Comments: 11 pages, 4 figures

Subjects: General Relativity and Quantum Cosmology (gr-qc); Cosmology and Extragalactic Astrophysics (astro-ph.CO)

Report number: HD-THEP-09-19

Cite as: arXiv:0909.1922v1 [gr-qc]

Submission history

From: Iain Brown [view email]

[v1] Thu, 10 Sep 2009 15:23:23 GMT (32kb)

http://arxiv.org/abs/0909.1922

ljk October 4, 2009 at 23:07

Detection of IMBHs with ground-based gravitational wave observatories: A biography of a binary of black holes, from birth to death

Authors: Pau Amaro-Seoane, Lucia Santamaria

(Submitted on 1 Oct 2009)

Abstract: Even though the existence of intermediate-mass black holes has not yet been corroborated observationally, these objects are of high interest for astrophysics. Our understanding of formation and evolution of supermassive black holes (SMBHs), as well as galaxy evolution modeling and cosmography would dramatically change if an IMBH was observed.

The prospect of detection and, possibly, observation and characterization of an IMBH has good chances in lower-frequency gravitational-wave (GW) astrophysics with ground-based detectors such as LIGO, Virgo and the future Einstein Telescope (ET).

We present an analysis of the signal of a system of a binary of IMBHs based on a waveform model obtained with numerical relativity simulations coupled with post-Newtonian calculations at the highest available order so as to extend the waveform to lower frequencies.

We find that initial LIGO and Virgo are in the position of detecting IMBHs with a signal-to-noise ratio (SNR) of $\sim 10$ for systems with total mass between 100 and $500 M_{\odot}$ situated at a distance of 100 Mpc. Nevertheless, the event rate is too low and the possibility that these signals are mistaken with a glitch is, unfortunately, non-negligible.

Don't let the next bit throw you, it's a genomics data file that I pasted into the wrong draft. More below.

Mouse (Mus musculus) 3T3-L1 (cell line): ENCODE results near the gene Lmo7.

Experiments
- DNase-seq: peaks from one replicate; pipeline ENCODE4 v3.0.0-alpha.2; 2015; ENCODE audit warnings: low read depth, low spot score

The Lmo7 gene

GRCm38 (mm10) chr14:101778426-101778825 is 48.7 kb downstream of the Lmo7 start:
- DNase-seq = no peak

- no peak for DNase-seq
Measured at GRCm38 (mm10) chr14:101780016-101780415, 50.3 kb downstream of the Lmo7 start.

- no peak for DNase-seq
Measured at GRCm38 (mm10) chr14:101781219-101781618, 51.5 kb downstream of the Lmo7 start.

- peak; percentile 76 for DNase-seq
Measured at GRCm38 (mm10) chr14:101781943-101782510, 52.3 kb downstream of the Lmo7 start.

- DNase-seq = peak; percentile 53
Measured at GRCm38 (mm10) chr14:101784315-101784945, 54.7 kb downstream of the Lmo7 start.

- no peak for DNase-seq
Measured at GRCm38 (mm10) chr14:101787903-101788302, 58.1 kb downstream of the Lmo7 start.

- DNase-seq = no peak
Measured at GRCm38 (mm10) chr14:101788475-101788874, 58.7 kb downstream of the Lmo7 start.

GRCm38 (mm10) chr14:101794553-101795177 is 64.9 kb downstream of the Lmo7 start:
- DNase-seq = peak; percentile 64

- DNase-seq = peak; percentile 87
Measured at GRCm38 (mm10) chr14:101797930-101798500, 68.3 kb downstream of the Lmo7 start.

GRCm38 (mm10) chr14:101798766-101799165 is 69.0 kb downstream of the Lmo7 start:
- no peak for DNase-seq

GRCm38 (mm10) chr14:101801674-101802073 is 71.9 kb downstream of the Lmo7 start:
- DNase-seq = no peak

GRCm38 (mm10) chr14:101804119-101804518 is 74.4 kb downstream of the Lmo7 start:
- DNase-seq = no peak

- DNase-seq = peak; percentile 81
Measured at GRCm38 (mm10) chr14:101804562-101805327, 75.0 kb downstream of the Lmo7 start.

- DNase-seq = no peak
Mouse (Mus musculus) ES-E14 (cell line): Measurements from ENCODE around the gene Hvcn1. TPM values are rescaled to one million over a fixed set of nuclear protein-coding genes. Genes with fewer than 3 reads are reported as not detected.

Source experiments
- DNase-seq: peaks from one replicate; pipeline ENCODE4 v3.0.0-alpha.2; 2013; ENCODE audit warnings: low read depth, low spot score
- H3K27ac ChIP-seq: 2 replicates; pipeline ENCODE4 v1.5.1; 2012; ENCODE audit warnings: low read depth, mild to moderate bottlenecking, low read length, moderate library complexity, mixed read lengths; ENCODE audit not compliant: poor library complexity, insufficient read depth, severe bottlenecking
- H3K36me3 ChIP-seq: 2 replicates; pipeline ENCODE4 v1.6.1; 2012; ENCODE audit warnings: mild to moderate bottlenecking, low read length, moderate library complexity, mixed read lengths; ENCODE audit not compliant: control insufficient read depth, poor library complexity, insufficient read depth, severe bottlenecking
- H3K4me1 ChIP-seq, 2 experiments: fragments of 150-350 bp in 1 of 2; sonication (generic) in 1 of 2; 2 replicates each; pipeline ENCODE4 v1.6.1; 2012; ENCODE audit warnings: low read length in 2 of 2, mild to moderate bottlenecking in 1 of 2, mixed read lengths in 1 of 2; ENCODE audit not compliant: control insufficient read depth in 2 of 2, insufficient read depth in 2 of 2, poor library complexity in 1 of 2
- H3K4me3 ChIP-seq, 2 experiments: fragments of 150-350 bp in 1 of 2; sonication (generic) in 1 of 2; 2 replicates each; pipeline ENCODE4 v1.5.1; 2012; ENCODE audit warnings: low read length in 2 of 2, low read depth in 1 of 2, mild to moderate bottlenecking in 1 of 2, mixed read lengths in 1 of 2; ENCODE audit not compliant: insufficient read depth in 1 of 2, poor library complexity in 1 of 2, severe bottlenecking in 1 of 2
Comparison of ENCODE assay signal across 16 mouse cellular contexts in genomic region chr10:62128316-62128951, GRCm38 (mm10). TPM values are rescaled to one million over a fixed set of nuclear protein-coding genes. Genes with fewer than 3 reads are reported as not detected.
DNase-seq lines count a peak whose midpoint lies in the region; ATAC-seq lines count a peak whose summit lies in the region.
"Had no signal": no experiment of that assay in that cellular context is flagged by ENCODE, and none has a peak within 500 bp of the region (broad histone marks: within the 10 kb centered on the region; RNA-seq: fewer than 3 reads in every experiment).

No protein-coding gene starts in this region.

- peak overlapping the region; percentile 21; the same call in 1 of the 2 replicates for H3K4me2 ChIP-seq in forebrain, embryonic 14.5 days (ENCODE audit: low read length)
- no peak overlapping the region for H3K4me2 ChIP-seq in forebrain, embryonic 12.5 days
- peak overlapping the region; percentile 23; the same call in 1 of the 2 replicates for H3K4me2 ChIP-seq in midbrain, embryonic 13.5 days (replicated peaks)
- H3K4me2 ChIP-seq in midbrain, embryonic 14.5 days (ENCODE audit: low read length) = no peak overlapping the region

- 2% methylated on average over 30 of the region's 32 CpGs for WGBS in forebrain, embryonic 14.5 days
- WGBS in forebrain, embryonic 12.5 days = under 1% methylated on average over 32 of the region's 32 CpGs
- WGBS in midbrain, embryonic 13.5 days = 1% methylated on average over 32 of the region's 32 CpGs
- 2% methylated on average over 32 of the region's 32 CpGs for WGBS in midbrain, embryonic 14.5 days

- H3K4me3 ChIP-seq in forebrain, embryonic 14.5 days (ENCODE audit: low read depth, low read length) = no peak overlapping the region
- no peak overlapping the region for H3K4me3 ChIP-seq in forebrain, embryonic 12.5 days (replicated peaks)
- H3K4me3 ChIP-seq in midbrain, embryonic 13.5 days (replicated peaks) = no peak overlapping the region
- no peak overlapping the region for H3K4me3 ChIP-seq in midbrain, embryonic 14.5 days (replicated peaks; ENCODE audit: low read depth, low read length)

When going to second- and third-generation detectors, such as Advanced LIGO or the proposed ET, the event rate becomes much more promising (tens per year for the first and thousands per year for the latter) and the SNR at 100 Mpc is as high as 100 — 1000 and 1000 — $10^{5}$ respectively.

The prospects for IMBH detection and characterization with ground-based GW observatories would not only provide us with a robust test of general relativity, but would also corroborate the existence of these systems. Such detections would be a probe to the stellar environments of IMBHs and their formation.

Comments: Submitted to ApJ; abstract abridged, figure 1 has a lower resolution

Subjects: Cosmology and Extragalactic Astrophysics (astro-ph.CO); Galaxy Astrophysics (astro-ph.GA)

Cite as: arXiv:0910.0254v1 [astro-ph.CO]

Submission history

From: Pau Amaro-Seoane [view email]

[v1] Thu, 1 Oct 2009 20:21:15 GMT (1749kb)

http://arxiv.org/abs/0910.0254

fousia June 29, 2012 at 2:22

how can we understand about the source from the gravitational wave we detected directly in the interferometer